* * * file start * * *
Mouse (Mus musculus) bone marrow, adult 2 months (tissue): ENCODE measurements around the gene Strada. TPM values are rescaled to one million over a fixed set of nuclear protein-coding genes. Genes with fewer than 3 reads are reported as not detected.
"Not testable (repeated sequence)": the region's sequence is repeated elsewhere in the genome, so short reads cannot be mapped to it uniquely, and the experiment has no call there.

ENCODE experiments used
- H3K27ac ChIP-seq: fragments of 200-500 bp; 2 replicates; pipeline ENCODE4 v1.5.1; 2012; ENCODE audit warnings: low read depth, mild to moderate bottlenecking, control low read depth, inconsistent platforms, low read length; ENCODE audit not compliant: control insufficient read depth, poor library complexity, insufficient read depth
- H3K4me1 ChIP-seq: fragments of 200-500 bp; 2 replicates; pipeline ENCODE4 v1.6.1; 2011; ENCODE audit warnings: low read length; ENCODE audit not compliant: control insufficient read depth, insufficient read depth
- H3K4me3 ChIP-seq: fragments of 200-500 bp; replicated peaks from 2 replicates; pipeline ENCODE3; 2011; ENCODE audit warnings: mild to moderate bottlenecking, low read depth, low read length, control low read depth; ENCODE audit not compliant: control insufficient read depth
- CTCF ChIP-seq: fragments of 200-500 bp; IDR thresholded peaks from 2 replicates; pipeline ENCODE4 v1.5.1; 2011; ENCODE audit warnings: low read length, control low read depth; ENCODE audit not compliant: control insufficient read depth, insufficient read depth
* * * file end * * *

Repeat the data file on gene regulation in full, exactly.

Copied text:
Mouse (Mus musculus) bone marrow, adult 2 months (tissue): ENCODE measurements around the gene Strada. TPM values are rescaled to one million over a fixed set of nuclear protein-coding genes. Genes with fewer than 3 reads are reported as not detected.
"Not testable (repeated sequence)": the region's sequence is repeated elsewhere in the genome, so short reads cannot be mapped to it uniquely, and the experiment has no call there.

ENCODE experiments used
- H3K27ac ChIP-seq: fragments of 200-500 bp; 2 replicates; pipeline ENCODE4 v1.5.1; 2012; ENCODE audit warnings: low read depth, mild to moderate bottlenecking, control low read depth, inconsistent platforms, low read length; ENCODE audit not compliant: control insufficient read depth, poor library complexity, insufficient read depth
- H3K4me1 ChIP-seq: fragments of 200-500 bp; 2 replicates; pipeline ENCODE4 v1.6.1; 2011; ENCODE audit warnings: low read length; ENCODE audit not compliant: control insufficient read depth, insufficient read depth
- H3K4me3 ChIP-seq: fragments of 200-500 bp; replicated peaks from 2 replicates; pipeline ENCODE3; 2011; ENCODE audit warnings: mild to moderate bottlenecking, low read depth, low read length, control low read depth; ENCODE audit not compliant: control insufficient read depth
- CTCF ChIP-seq: fragments of 200-500 bp; IDR thresholded peaks from 2 replicates; pipeline ENCODE4 v1.5.1; 2011; ENCODE audit warnings: low read length, control low read depth; ENCODE audit not compliant: control insufficient read depth, insufficient read depth